Deutsche Bank investors will press Chief Executive Christian Sewing on how he will deliver on revenue growth targets during a global roadshow to win backing for his 7.4 billion euro ($8.4 billion) 'reinvention' plan.
Shares in Germany's biggest bank rose by 2.1% on Wednesday, recouping some of a near 10% drop, the biggest two-day drop in almost three years, since it detailed a sweeping overhaul involving 18,000 job cuts on Sunday.
The revamp also includes the creation of a 'bad bank' to house billions of euros of costly trading positions and relieve pressure on Deutsche Bank's stretched balance sheet.
Some investors told Reuters they doubted these moves, along with scrapping Deutsche Bank's global equities division, would be enough to turn around its flagging fortunes in the face of intense competition and low interest rates.
Deutsche Bank said it was targeting an 8% return on tangible equity (ROTE) by 2022 but flagged "significant uncertainty" that it would break even in 2020.
"The revenue growth targets are difficult to believe," one fund manager said, speaking on condition of anonymity.
"DB hasn't managed to grow revenues for several years now - why that will change after the impact of a big restructuring remains unclear."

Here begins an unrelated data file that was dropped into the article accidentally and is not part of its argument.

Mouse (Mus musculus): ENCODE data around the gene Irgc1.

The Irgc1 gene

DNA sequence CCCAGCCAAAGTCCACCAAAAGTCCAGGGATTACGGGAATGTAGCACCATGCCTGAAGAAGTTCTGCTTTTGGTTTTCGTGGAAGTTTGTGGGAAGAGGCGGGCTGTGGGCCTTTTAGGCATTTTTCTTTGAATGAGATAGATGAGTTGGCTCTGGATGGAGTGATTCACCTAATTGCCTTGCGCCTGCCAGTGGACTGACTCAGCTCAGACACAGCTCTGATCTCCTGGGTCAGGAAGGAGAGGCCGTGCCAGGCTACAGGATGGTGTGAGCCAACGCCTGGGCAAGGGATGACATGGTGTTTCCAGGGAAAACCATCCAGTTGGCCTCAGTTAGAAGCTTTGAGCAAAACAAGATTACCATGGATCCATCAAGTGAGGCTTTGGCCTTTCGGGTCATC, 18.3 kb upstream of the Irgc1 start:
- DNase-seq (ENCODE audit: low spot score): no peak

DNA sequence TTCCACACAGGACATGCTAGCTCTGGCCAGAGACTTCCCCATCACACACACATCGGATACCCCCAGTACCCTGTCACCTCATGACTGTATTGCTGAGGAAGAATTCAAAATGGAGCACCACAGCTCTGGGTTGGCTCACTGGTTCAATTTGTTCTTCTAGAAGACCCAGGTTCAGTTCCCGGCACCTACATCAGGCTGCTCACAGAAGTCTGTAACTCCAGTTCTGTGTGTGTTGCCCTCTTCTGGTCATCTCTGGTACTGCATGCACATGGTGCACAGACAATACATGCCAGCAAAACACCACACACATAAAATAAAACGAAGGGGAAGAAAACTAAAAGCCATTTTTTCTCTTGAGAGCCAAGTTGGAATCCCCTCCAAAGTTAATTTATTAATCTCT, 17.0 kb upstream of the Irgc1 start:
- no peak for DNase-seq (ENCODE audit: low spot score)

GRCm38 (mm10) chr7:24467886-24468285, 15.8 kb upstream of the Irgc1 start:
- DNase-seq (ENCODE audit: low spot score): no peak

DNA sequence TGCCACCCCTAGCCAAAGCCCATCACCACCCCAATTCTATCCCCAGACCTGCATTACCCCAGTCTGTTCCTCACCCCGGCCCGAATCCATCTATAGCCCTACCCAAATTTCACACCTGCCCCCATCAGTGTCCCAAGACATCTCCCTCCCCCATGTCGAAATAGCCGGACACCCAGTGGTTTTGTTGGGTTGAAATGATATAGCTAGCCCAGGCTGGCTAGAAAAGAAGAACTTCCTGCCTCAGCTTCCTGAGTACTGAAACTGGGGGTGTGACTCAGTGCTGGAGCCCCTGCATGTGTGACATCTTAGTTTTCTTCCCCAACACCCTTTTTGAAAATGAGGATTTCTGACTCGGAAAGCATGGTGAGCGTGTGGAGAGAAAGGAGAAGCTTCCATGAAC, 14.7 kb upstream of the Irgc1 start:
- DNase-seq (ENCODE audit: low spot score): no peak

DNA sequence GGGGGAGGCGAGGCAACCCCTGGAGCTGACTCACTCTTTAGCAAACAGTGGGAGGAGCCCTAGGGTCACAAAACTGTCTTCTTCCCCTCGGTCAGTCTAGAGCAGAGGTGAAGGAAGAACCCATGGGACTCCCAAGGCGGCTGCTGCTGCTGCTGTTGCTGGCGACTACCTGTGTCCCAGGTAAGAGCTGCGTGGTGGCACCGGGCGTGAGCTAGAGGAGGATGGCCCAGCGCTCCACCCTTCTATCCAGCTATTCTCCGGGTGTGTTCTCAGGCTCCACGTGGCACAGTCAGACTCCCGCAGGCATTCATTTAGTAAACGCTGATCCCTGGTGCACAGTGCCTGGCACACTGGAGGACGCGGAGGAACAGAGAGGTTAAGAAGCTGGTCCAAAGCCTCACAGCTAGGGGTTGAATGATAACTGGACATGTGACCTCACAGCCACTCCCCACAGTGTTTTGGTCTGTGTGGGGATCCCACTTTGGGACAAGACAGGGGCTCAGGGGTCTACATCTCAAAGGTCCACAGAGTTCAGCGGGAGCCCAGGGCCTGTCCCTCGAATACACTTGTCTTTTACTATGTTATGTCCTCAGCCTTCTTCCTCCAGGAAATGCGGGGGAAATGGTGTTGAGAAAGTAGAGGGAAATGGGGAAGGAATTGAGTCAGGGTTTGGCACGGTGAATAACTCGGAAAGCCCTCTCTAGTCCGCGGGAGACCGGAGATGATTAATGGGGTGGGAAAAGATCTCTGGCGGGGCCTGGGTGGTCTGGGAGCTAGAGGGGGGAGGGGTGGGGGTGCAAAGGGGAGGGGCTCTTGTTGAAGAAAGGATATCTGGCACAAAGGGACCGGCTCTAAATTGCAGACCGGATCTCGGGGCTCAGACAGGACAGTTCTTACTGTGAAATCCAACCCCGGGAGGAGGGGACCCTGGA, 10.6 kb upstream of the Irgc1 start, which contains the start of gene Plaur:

'DIFFERENT THIS TIME'
Deutsche Bank was criticised by members of the public and financial sector commentators on social media when upmarket tailors were seen leaving its London offices after a suit fitting with senior managers, on the same day hundreds of staff were fired.
Deutsche Bank declined to comment on Wednesday.
Sewing on Monday told analysts that while his restructuring plan may sound familiar to those who have followed Deutsche Bank's previous attempts to overhaul its sprawling business, this restructuring was not the same.
"It is different this time. We are different."
Sewing plans to invest a quarter of his 820,000 euro fixed salary in the bank's shares, which hit a record low last month, a person with knowledge of the matter said. ($1 = 0.8921 euros)
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